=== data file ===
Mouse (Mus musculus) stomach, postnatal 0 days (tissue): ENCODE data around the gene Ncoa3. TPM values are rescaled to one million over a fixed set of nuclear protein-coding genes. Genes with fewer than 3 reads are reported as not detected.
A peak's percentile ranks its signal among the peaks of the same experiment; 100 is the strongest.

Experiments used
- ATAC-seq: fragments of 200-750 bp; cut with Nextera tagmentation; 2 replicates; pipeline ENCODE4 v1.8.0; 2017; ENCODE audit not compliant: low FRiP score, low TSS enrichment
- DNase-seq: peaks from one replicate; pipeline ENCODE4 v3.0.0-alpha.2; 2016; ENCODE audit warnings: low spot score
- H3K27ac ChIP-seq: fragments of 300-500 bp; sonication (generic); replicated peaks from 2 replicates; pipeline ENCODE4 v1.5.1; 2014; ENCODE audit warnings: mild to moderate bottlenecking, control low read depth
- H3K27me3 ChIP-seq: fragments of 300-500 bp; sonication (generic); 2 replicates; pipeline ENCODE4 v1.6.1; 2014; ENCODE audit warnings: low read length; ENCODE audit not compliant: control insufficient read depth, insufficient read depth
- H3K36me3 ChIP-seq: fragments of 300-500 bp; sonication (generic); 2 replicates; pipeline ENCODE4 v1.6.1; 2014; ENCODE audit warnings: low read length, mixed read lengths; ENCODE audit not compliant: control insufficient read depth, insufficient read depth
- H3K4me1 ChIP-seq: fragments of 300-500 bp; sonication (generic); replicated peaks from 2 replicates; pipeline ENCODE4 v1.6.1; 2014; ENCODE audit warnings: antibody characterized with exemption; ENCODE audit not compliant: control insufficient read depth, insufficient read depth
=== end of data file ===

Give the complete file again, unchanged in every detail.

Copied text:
Mouse (Mus musculus) stomach, postnatal 0 days (tissue): ENCODE data around the gene Ncoa3. TPM values are rescaled to one million over a fixed set of nuclear protein-coding genes. Genes with fewer than 3 reads are reported as not detected.
A peak's percentile ranks its signal among the peaks of the same experiment; 100 is the strongest.

Experiments used
- ATAC-seq: fragments of 200-750 bp; cut with Nextera tagmentation; 2 replicates; pipeline ENCODE4 v1.8.0; 2017; ENCODE audit not compliant: low FRiP score, low TSS enrichment
- DNase-seq: peaks from one replicate; pipeline ENCODE4 v3.0.0-alpha.2; 2016; ENCODE audit warnings: low spot score
- H3K27ac ChIP-seq: fragments of 300-500 bp; sonication (generic); replicated peaks from 2 replicates; pipeline ENCODE4 v1.5.1; 2014; ENCODE audit warnings: mild to moderate bottlenecking, control low read depth
- H3K27me3 ChIP-seq: fragments of 300-500 bp; sonication (generic); 2 replicates; pipeline ENCODE4 v1.6.1; 2014; ENCODE audit warnings: low read length; ENCODE audit not compliant: control insufficient read depth, insufficient read depth
- H3K36me3 ChIP-seq: fragments of 300-500 bp; sonication (generic); 2 replicates; pipeline ENCODE4 v1.6.1; 2014; ENCODE audit warnings: low read length, mixed read lengths; ENCODE audit not compliant: control insufficient read depth, insufficient read depth
- H3K4me1 ChIP-seq: fragments of 300-500 bp; sonication (generic); replicated peaks from 2 replicates; pipeline ENCODE4 v1.6.1; 2014; ENCODE audit warnings: antibody characterized with exemption; ENCODE audit not compliant: control insufficient read depth, insufficient read depth